So drugs are researched more, marketed more, prescribed more. As a result, drugs are the cheapest way for with those with chronic pain to live and function. But very few painkillers are meant to be taken long-term. And now, because of media reports on opioid abuse, the mood is to restrict access to them, even for those who really need pain relief.
Of the six alternatives to drugs mentioned in the NPR report, I do all six. All of them. They are yoga, meditation, biofeedback, acupuncture, cognitive behavioral therapy and alternative physical therapy like myofascial release.
Because I was diagnosed at a research hospital that was ahead of the game, I was introduced to most of these early on while they were relatively new. That was over 15 years ago. From the beginning, my pain treatment included cognitive behavioral therapy, biofeedback, yoga and mediation. I have since added acupuncture and myofascial release. I simply would not be here without them.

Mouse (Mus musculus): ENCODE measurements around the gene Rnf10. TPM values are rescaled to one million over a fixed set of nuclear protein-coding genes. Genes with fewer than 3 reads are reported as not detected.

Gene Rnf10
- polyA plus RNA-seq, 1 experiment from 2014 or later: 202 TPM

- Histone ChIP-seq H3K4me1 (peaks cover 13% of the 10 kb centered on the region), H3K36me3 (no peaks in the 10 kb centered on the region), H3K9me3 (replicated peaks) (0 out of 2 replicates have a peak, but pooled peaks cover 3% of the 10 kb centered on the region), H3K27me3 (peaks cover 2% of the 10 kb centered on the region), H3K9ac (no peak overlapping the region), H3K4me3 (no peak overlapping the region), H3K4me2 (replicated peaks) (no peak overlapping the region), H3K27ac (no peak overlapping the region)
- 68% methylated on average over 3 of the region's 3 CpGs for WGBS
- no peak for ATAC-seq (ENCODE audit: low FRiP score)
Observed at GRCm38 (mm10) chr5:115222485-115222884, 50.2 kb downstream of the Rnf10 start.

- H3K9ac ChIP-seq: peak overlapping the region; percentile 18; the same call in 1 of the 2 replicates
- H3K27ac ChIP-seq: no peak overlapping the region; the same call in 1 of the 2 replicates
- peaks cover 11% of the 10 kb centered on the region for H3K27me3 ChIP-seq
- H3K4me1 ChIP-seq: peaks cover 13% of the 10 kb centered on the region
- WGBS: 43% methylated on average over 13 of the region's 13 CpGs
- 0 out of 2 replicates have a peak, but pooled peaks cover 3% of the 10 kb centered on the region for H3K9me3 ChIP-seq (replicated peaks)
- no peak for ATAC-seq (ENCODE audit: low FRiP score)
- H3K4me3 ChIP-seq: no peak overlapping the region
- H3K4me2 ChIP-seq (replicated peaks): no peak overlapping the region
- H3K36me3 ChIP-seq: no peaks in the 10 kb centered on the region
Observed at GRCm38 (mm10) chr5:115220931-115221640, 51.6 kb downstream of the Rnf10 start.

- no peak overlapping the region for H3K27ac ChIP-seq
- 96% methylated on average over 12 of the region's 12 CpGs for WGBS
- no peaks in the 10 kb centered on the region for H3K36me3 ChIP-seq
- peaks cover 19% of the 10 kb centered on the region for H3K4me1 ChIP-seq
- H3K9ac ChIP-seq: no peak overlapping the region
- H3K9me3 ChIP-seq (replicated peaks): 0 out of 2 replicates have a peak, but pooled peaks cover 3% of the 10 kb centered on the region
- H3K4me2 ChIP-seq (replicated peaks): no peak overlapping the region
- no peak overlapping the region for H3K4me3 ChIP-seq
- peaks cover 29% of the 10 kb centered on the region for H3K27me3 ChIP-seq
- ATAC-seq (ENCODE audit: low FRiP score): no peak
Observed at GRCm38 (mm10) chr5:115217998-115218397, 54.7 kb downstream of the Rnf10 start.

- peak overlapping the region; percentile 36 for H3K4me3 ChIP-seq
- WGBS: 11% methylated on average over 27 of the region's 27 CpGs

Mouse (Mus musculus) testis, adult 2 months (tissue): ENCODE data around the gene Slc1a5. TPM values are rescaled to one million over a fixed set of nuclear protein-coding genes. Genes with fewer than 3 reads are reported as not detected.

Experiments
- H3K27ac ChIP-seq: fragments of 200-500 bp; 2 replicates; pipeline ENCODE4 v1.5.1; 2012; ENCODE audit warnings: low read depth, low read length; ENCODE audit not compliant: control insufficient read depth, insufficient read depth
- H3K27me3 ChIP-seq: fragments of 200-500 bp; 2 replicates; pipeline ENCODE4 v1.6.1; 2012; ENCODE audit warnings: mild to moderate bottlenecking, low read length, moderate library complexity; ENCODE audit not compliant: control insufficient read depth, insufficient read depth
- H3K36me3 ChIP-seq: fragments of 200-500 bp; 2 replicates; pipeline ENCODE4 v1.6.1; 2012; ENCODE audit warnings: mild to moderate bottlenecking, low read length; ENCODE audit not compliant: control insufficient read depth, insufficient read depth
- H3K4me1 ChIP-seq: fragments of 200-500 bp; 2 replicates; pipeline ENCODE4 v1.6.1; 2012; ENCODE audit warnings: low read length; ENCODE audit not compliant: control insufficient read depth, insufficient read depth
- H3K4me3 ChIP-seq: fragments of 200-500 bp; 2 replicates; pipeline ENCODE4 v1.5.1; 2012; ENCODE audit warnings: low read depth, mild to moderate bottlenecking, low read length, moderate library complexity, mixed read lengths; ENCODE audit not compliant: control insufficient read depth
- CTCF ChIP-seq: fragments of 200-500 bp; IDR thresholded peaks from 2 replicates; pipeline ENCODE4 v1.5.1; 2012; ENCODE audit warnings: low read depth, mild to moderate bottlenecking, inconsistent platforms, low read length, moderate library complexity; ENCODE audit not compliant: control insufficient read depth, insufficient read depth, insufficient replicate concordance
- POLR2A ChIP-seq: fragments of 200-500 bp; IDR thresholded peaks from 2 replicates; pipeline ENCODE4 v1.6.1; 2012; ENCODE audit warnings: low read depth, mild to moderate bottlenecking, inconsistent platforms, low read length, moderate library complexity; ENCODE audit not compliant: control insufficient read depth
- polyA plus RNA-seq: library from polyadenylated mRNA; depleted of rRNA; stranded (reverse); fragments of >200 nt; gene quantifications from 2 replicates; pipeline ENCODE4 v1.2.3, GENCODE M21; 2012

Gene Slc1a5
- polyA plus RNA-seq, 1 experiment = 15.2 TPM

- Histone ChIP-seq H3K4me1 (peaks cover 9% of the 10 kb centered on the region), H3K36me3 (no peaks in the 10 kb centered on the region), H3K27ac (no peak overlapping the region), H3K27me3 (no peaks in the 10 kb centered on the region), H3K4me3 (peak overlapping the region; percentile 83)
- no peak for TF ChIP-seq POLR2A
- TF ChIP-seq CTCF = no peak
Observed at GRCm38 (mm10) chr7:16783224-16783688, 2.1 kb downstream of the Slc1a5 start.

3. The Overkill of Painkillers
The last obstacle is that painkillers often simply don’t work or don’t work well enough. I would take painkillers if I could. My insurance covers the drugs. And truly, morphine or other opioid analgesics are amazing to treat pain after surgery, to treat the pain of terminal cancer patients, or to help with childbirth. But for chronic pain, the drugs I have tried do not work. And I have tried them all, more than once (just in case the bad experience was a fluke). I would take them if they did. And it would save me a ton of money.